(PIR). As per his submission the Commission had not  only  communicated  the
precise allegations in terms of Section 36-A but had also enclosed with  the
Notice of Enquiry a copy of PIR and therefore findings cannot be  criticized
on the ground that the allegations were not precisely  communicated  through
the Notice  of  Enquiry.  We  find  no  merit  in  these  contentions.   The
Commission could not have travelled beyond the specific allegations  in  the
Notice of Enquiry because such a course would violate rules of fairness  and
natural justice.  The scope of enquiry could have been enlarged  only  after
serving further notice with necessary details of allegations and  supporting
facts.  This was clearly not done by  the  Commission.   It  is  a  flagrant
violation of audi alteram  partem  rule.   It  renders  the  impugned  order
invalid and bad in law.  The order is also bad for non application  of  mind
to requirement of law as stipulated in Section 36A(1) of  the  Act  and  the
relevant facts.
We have gone through the Preliminary Investigation  Report,  the  Notice  of
Enquiry as well as the Order under appeal. We do not find  any  material  or
even allegation in the PIR which could satisfy any of the four unfair  trade
practices covered by various Clauses such as  Clause  (i),  (ii),  (iv)  and
(vi) of Section 36-A (1) of the Act. A careful  perusal  of  the  Notice  of
Enquiry dated 25.9.2000 reveals  that  no  doubt  a  copy  of  the  PIR  was
enclosed but the notice made it clear itself that the Commission came  to  a
considered opinion that the Director  (Research)  had  found  the  appellant
indulging in  unfair  trade  practices  falling  precisely  and  only  under
clauses (i), (ii), (iv) and (vi) of Section 36A(1) of the Act. The  enquiry,
as per the notice, was to  cover:-  (a)  whether  the  respondent  has  been
indulging in the above said unfair trade practice(s)  and  (b)  whether  the
said unfair trade practice(s) is/are prejudicial to public interest.
A scrutiny of the  judgment  under  appeal  discloses  that  the  Commission
failed to keep in mind the precise allegations against the appellant with  a
view to find out whether the facts could satisfy the  definition  of  Unfair
Trade Practice(s)  as  alleged  against  the  appellant  in  the  Notice  of
Enquiry.  The  Commission  was  apparently   misled   by   the   Preliminary
Investigation Report also which claimed to deal  with  reply  received  from
the appellant in course of the preliminary enquiry but patently failed  even
to notice the stipulation as regards payment  of  interest  on  the  booking
amount although this fact was obvious from the terms and conditions  of  the
booking and was reportedly relied upon by the appellant in  its  reply  even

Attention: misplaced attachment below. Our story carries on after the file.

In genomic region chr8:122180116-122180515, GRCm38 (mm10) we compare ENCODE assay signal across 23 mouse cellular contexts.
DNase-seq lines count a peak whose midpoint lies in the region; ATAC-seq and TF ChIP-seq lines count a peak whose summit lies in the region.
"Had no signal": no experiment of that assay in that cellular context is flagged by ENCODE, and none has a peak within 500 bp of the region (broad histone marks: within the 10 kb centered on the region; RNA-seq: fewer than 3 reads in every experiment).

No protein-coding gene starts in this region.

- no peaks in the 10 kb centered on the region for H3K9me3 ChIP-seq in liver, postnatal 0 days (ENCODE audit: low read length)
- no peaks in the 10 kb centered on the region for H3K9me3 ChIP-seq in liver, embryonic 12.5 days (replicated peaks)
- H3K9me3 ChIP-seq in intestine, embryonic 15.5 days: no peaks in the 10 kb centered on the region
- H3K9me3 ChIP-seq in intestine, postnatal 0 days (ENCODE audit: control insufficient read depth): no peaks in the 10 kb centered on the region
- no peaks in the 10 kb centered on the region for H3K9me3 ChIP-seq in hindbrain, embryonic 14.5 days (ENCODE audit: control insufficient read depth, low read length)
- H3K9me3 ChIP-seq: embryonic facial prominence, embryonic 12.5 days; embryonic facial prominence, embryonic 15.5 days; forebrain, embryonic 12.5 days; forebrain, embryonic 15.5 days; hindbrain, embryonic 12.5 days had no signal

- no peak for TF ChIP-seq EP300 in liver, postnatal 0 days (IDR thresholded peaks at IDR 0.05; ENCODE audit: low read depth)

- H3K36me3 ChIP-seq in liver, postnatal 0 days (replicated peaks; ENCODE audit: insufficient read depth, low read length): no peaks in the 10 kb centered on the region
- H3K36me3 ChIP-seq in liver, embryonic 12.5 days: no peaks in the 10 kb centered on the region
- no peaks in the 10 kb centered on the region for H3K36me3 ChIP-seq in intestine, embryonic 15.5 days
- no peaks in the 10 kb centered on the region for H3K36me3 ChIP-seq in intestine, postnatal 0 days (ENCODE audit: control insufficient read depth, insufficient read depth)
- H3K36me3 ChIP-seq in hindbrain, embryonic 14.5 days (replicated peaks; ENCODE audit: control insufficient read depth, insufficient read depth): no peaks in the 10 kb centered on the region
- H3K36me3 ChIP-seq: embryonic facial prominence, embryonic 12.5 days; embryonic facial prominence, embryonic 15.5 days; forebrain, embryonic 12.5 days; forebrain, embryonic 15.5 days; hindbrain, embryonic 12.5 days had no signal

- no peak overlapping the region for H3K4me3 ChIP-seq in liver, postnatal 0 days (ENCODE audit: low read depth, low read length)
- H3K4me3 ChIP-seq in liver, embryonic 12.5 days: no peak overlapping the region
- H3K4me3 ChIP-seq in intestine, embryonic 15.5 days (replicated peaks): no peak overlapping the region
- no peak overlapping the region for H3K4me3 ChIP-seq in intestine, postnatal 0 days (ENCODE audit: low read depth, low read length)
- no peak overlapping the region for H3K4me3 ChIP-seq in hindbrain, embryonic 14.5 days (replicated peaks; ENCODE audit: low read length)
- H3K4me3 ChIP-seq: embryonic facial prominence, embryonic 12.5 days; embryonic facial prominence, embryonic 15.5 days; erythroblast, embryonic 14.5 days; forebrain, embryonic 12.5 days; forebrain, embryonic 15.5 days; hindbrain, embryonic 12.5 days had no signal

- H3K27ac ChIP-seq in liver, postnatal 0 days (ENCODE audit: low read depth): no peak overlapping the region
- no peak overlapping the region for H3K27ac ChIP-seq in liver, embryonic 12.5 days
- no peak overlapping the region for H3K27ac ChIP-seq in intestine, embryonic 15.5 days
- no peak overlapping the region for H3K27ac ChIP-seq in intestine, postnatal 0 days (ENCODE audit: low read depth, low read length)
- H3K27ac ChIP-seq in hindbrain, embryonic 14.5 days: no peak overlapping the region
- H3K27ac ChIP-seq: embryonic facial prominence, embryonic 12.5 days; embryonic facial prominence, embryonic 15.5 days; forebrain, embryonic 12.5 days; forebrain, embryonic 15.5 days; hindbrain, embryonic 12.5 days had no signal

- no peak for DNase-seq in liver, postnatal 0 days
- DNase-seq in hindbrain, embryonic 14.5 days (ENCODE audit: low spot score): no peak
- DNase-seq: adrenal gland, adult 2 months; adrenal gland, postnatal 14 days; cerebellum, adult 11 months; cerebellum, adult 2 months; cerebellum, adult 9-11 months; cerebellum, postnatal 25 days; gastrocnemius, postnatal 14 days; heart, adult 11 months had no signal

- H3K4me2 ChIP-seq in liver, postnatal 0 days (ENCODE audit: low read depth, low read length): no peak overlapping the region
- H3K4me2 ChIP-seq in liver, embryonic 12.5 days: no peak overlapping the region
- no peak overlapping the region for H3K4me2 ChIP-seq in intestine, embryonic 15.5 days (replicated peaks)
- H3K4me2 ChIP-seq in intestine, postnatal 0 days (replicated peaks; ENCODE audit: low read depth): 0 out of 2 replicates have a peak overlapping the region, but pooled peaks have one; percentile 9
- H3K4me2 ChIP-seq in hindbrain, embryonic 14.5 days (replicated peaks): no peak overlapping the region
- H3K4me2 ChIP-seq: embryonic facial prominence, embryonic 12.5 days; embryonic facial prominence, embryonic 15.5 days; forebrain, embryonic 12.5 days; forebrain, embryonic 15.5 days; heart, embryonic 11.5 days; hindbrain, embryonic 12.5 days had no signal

at the stage  of  preliminary  investigation.  The  Commission  noticed  the
relevant facts including provision for interest while narrating  the  facts,
but failed to  take  note  of  this  crucial  aspect  while  discussing  the
relevant materials for the purpose of  arriving  at  its  conclusions.  Such
consideration and discussion begins from paragraph 32  onwards  but  without
ever indicating that the booking amounts had to be refunded within  a  short
time or else it was to carry interest at the rate of 10% per annum.
The  order  of  the  Commission  appears  to  be  largely  influenced  by  a
conclusion that the appellant should  not  have  asked  for  deposit  of  an
amount above the basic price because in the opinion  of  the  Commission  it
was unfair for the appellants to keep excise and sales tax with  itself  for
any period of time. Such conclusion of the Commission  is  based  only  upon
subjective considerations of fairness and do not pass the objective test  of
law  as  per  precise  definitions  under  Section  36A  of  the  Act.   The
submissions and contentions of Mr. Desai merit acceptance.
Even after stretching the allegations and facts to a considerable extent  in
favour of respondent Commission, we are unable to sustain  the  Commission’s
conclusions that the allegations and materials against  the  appellant  make
out a case of unfair trade practice against the  appellant.   Nor  there  is
any scope to pass order under Section 36-D(1) of the Act  when  no  case  of
any unfair trade practice is made out.  Hence, we are left  with  no  option
but to set aside the order under appeal. We order accordingly. As  a  result
the appeal stands allowed. However, there shall be no order as to costs.
                       …………………………………….J.
                       [VIKRAMAJIT SEN]


                       ……………………………………..J.
                                    [SHIVA KIRTI SINGH]
New Delhi.
September 7, 2015.